Punitive Damages

By seeking to limit punitive damages and raise the evidentiary standard for such awards, so-called "reformers" would strip individuals of the power to make reckless or malicious defendants change their misconduct.

  • Punitive damages are awarded in less than 5 percent of civil jury verdicts, according to a 1990 American Bar Foundation study of 25,000 jury verdicts in 11 states over a four-year period. Between 1965 and 1990, there were only 355 such awards in products liability cases, according to a study by law professor Michael Rustad of Suffolk University in Boston. And more than half of those awards were reduced or overturned on appeal. The rarity of punitive damages helps to explain why such awards often have news value. Moreover, the U.S. Supreme Court has mandated that courts carefully scrutinize such awards.

  • Contrary to allegations about the overuse and excessiveness of punitive damage awards, data collected in the most recent National Center for State Courts (NCSC) study reveals that they are awarded in only 6 percent of tort cases in which the defendant was found liable. Further, the NCSC study indicates that the median award of punitive damages is $50,000.

  • A 1995 U.S. Department of Justice study analyzing civil jury cases over a 12-month period in the nation's 75 most populous counties found that juries awarded punitive damages in just 6 percent of all successful suits, and that approximately half of these punitive damage awards were for $50,000 or less.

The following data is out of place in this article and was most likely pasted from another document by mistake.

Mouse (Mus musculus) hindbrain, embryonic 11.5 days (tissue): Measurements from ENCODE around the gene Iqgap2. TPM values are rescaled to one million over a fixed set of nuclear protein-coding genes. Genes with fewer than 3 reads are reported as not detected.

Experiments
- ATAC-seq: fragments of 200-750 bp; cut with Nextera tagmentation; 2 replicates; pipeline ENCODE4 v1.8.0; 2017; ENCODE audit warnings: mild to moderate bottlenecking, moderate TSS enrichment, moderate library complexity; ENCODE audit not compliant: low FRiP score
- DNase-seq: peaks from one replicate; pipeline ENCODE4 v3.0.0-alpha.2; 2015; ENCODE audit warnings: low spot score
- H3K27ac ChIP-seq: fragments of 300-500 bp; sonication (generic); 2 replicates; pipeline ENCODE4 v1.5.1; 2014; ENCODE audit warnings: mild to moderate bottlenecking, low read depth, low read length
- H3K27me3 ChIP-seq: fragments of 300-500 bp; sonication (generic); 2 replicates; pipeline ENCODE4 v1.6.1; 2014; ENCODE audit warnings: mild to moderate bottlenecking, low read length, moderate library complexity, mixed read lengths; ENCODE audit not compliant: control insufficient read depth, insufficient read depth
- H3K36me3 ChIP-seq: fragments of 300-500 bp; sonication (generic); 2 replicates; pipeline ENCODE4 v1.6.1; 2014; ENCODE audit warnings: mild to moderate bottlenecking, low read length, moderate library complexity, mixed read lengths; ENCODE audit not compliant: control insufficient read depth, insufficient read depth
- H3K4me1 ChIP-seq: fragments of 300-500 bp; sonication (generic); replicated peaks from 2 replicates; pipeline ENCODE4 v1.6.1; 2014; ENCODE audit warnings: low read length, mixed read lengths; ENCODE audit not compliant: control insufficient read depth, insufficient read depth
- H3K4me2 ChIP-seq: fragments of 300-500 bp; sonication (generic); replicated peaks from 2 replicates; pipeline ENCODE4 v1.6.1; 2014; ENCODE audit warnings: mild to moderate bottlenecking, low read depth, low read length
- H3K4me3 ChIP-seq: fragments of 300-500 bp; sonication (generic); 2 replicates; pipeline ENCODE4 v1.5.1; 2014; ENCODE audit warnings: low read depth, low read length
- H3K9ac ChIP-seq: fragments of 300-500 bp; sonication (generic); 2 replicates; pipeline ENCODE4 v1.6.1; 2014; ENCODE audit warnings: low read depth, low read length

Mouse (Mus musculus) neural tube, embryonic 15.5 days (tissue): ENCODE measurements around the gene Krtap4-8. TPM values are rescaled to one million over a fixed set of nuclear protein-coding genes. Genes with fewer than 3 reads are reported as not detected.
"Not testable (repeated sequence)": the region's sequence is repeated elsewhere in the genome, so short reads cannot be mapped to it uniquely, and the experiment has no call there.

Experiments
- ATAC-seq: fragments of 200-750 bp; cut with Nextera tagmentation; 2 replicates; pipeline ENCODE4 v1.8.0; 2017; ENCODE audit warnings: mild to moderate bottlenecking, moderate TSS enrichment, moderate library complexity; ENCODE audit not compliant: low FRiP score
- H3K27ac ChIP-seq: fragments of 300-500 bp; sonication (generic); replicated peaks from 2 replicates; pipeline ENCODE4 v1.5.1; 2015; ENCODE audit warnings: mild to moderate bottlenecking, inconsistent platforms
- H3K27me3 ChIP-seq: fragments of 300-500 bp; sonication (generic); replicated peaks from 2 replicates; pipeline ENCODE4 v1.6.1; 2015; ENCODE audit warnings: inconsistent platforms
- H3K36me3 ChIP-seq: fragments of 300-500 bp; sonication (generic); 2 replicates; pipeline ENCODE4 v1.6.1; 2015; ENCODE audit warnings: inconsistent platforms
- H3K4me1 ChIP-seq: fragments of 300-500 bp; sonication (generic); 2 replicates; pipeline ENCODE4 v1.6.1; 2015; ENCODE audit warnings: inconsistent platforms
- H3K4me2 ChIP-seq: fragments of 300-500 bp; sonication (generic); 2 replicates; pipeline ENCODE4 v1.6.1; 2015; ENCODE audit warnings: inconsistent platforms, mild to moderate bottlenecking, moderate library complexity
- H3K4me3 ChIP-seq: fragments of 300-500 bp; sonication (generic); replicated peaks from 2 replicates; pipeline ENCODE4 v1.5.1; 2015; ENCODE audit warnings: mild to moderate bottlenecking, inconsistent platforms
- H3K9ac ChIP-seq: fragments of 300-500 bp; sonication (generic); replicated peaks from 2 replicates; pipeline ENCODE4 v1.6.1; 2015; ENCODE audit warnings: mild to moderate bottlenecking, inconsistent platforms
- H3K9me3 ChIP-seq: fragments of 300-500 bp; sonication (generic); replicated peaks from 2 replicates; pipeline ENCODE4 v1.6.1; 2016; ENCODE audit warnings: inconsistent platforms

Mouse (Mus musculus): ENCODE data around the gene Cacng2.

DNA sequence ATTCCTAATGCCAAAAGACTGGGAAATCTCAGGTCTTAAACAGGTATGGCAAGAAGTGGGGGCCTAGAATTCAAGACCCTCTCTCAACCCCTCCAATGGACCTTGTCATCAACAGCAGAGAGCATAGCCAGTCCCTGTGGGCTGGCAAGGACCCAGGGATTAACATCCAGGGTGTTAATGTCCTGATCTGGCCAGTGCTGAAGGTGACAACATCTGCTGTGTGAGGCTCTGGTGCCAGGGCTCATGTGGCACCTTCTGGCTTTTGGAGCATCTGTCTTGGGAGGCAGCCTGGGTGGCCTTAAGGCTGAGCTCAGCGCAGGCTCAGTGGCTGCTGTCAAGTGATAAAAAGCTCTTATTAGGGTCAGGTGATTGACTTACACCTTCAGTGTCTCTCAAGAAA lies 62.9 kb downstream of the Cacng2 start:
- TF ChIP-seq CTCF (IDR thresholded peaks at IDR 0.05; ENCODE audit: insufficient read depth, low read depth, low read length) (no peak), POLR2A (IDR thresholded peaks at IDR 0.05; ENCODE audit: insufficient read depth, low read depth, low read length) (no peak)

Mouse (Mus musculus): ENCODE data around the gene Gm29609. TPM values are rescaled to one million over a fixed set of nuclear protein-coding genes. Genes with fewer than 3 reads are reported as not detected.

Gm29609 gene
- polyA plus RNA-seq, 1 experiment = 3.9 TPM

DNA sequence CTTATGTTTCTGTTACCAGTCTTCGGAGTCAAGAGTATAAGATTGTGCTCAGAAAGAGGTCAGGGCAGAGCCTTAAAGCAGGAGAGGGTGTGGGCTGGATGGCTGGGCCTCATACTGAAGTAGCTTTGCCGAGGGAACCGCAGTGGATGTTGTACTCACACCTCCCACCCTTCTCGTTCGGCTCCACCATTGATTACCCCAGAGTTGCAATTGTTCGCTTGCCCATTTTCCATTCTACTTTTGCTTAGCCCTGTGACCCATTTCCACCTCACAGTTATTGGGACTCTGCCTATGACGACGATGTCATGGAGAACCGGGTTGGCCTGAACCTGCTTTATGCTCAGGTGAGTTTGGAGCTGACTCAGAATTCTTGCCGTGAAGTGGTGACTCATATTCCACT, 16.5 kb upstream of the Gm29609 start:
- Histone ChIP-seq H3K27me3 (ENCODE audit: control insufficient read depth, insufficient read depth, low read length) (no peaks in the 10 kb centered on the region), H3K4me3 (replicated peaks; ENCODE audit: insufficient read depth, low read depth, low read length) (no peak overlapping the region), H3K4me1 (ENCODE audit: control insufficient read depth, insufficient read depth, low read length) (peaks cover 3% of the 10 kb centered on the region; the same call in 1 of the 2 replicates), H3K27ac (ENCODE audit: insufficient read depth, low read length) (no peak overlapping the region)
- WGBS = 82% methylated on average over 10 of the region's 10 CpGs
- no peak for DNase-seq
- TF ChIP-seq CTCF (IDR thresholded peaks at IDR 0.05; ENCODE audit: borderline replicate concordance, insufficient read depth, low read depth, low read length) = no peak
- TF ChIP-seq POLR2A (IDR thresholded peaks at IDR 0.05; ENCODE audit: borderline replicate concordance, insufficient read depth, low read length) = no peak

• The number of punitive damage awards between 1990 and 1994 in San Francisco and Cook County (Illinois) decreased 59 percent from the 1985-89 period, according to data from a 1995 study by the Rand Institute for Civil Justice. In the 1990-94 period, punitive damages were awarded in only 2 percent of all cases in San Francisco and in 1 percent of all Cook County cases.

  • In nearly 80 percent of the products liability cases in which punitive damages were awarded, the manufacturer made a subsequent safety change, professor Rustad found. Beyond that, just the threat of punitive damages causes safety to be taken into account, thereby resulting in a safer America.

  • Limiting punitive damages to an arbitrary level would undercut their deterrent value since reckless or malicious defendants might find it cheaper and more cost effective to continue their bad behavior and to risk paying punitive damages.

  • Americans would be much worse off if they were not able to hold wrongdoers accountable. The makers of asbestos certainly did not voluntarily assume responsibility for the harm they caused. The A.H. Robins Company did not offer to compensate the thousands of women injured by the Dalkon Shield. It is only the civil justice system and punitive damages that have placed accountability where it belongs -- at the door of the wrongdoer.

Given the facts, why do the proponents of legal revisions seek to protect the reckless and malicious from bearing responsibility for their acts? In addition, why do they base policy recommendations on misrepresented anecdotes? The threat of punitive damages deters egregious misconduct.

Used with permission from The Association of Trial Lawyers of America. All rights reserved.